From lion kings to queen bees, political metaphors for animals abound. But do animals really think and act in a political manner? Tom Seeley, and entomologist at Cornell, thinks so:
[He] has written a lovely and compelling book titled Honeybee Democracy which suggests we turn to the bees to see how they make decisions. Thanks to the work of Seeley and his collaborators, it is now clear that honeybee hives really are democratic. When it’s time to look for a new nest, options are weighted by the evaluations of many different bees about a site’s qualities—its size, its humidity, the density of surrounding flowers. Individual bees vote with dances, and when the number of dances in favor of some particular site is high enough, the masses are swayed. Together, citizen bees choose, if not perfection, the best possible option.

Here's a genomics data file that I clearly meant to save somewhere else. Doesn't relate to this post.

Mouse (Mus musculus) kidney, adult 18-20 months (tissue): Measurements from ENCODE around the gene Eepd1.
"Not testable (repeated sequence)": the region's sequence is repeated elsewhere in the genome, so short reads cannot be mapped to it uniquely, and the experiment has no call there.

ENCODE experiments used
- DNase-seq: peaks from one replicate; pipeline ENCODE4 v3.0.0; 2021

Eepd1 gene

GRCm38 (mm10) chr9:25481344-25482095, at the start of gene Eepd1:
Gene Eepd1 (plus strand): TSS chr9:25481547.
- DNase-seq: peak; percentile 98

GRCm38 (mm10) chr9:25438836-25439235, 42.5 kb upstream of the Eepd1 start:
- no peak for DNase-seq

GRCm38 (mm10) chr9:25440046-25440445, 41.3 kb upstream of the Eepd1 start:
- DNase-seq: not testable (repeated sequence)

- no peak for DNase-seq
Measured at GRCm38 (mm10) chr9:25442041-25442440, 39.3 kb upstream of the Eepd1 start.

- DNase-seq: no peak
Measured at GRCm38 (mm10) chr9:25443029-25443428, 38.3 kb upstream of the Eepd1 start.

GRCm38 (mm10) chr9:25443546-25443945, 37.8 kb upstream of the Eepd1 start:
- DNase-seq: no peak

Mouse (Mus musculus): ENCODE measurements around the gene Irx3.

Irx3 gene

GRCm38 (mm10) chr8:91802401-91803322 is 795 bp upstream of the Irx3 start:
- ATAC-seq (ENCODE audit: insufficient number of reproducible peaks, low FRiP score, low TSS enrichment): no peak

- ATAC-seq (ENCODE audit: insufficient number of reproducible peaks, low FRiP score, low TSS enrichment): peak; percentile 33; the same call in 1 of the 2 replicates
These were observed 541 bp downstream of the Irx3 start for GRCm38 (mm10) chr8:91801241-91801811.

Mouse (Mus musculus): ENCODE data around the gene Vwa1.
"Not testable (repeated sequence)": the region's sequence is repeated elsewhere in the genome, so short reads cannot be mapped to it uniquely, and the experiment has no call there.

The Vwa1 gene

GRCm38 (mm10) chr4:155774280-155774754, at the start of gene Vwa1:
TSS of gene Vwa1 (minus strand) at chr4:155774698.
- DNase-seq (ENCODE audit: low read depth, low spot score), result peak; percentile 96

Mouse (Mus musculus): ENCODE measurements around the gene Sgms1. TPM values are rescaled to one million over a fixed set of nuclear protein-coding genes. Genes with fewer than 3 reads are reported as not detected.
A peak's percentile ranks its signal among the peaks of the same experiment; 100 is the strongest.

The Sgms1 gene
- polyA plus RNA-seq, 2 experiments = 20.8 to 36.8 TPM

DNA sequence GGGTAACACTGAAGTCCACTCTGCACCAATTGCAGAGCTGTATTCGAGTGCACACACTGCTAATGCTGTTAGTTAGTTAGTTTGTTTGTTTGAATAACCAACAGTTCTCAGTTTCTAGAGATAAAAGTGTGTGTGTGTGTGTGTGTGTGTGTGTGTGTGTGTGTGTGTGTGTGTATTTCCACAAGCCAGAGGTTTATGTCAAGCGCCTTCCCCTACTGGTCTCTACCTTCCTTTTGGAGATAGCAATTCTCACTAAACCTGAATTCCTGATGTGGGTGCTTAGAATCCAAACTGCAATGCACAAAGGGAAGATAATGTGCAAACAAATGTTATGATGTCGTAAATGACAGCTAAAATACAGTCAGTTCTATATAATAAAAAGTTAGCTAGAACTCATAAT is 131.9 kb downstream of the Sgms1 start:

In ants, choices about how to nest or feed also seem democratic, though a few experts influence the process. Some ants just know more than others.
Forms of democracy also exist in flocks of birds (who must decide when to fly) and troops of monkeys (who decide when to move). In each of these situations, consensus is necessary, and consensus is reached by some form of voting. Democratic decision-making is common in nature; humans did not invent democracy.
There's more at Slate, including parallels to our own elections.